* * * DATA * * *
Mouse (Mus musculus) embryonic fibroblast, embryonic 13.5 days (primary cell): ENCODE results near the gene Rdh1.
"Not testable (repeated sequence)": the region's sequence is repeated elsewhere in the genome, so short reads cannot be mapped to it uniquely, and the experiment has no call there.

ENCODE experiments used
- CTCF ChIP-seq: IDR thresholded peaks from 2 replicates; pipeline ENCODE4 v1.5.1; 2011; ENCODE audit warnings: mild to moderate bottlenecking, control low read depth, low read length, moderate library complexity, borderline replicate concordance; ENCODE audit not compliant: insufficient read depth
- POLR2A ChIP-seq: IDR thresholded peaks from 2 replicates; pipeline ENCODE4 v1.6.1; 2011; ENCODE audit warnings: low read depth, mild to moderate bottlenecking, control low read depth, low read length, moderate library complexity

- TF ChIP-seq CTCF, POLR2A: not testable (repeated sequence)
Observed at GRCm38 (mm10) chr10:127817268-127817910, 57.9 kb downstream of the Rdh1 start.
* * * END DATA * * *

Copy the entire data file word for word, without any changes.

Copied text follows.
Mouse (Mus musculus) embryonic fibroblast, embryonic 13.5 days (primary cell): ENCODE results near the gene Rdh1.
"Not testable (repeated sequence)": the region's sequence is repeated elsewhere in the genome, so short reads cannot be mapped to it uniquely, and the experiment has no call there.

ENCODE experiments used
- CTCF ChIP-seq: IDR thresholded peaks from 2 replicates; pipeline ENCODE4 v1.5.1; 2011; ENCODE audit warnings: mild to moderate bottlenecking, control low read depth, low read length, moderate library complexity, borderline replicate concordance; ENCODE audit not compliant: insufficient read depth
- POLR2A ChIP-seq: IDR thresholded peaks from 2 replicates; pipeline ENCODE4 v1.6.1; 2011; ENCODE audit warnings: low read depth, mild to moderate bottlenecking, control low read depth, low read length, moderate library complexity

- TF ChIP-seq CTCF, POLR2A: not testable (repeated sequence)
Observed at GRCm38 (mm10) chr10:127817268-127817910, 57.9 kb downstream of the Rdh1 start.